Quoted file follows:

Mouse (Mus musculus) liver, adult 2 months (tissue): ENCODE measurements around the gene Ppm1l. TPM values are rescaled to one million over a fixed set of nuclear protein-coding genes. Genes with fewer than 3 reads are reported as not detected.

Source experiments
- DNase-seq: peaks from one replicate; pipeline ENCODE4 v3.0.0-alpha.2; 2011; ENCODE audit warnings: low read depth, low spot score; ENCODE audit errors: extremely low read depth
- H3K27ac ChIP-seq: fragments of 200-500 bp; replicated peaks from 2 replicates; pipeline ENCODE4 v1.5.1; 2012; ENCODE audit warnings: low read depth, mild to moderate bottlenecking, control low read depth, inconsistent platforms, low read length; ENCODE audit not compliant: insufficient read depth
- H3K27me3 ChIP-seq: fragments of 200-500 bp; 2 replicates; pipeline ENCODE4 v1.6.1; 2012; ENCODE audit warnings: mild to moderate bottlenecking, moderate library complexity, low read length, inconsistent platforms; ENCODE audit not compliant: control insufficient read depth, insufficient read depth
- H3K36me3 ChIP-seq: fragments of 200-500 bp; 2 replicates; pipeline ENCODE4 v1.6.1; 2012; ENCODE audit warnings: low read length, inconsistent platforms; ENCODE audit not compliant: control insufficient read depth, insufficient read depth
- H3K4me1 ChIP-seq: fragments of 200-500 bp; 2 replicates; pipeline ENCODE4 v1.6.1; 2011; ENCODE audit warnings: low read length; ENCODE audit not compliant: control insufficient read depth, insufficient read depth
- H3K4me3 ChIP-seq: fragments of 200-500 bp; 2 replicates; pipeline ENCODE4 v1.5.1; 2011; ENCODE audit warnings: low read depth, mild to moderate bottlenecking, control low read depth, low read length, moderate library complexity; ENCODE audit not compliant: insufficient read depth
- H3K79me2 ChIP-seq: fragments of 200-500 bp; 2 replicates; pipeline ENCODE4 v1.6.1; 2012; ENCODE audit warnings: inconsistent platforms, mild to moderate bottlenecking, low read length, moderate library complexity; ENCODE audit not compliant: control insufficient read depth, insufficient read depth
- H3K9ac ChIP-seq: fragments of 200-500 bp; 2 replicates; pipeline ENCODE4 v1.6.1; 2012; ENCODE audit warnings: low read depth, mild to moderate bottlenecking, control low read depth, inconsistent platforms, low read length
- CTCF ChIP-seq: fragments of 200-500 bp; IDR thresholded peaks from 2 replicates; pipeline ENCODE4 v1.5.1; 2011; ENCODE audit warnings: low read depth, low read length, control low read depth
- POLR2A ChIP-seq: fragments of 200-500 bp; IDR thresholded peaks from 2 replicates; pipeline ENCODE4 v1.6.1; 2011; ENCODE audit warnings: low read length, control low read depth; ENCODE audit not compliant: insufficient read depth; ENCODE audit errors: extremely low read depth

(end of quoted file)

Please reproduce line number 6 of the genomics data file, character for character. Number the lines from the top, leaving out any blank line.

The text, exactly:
- H3K36me3 ChIP-seq: fragments of 200-500 bp; 2 replicates; pipeline ENCODE4 v1.6.1; 2012; ENCODE audit warnings: low read length, inconsistent platforms; ENCODE audit not compliant: control insufficient read depth, insufficient read depth